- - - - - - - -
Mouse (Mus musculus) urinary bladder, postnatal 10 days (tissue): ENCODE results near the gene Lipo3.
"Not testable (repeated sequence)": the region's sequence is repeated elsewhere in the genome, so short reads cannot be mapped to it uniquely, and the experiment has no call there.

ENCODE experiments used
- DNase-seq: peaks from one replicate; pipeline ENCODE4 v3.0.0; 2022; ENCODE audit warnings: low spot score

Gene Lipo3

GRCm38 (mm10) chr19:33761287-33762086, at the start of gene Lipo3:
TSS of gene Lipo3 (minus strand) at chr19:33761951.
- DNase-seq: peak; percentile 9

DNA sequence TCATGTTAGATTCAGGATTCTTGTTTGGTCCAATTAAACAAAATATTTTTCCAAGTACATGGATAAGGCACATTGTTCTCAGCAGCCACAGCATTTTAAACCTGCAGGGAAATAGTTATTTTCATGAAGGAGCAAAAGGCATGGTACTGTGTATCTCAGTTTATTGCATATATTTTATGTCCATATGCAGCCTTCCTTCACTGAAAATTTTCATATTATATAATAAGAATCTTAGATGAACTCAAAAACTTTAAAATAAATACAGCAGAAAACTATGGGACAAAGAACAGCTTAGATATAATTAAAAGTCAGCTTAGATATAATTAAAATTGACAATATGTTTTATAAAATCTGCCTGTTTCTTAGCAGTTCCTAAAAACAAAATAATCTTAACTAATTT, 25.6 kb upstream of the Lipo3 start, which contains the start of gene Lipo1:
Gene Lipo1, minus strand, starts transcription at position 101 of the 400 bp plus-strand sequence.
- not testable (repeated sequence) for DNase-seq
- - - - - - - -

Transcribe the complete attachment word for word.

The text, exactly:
Mouse (Mus musculus) urinary bladder, postnatal 10 days (tissue): ENCODE results near the gene Lipo3.
"Not testable (repeated sequence)": the region's sequence is repeated elsewhere in the genome, so short reads cannot be mapped to it uniquely, and the experiment has no call there.

ENCODE experiments used
- DNase-seq: peaks from one replicate; pipeline ENCODE4 v3.0.0; 2022; ENCODE audit warnings: low spot score

Gene Lipo3

GRCm38 (mm10) chr19:33761287-33762086, at the start of gene Lipo3:
TSS of gene Lipo3 (minus strand) at chr19:33761951.
- DNase-seq: peak; percentile 9

DNA sequence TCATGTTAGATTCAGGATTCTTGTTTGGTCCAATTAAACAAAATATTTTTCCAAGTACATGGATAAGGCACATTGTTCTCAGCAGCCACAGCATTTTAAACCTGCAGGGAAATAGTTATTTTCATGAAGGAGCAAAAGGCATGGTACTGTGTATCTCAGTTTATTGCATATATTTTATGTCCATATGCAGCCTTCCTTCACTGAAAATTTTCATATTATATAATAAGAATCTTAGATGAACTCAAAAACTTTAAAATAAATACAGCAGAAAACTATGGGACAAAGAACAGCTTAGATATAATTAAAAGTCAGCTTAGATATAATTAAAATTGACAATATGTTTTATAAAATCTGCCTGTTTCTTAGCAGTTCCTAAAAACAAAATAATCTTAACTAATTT, 25.6 kb upstream of the Lipo3 start, which contains the start of gene Lipo1:
Gene Lipo1, minus strand, starts transcription at position 101 of the 400 bp plus-strand sequence.
- not testable (repeated sequence) for DNase-seq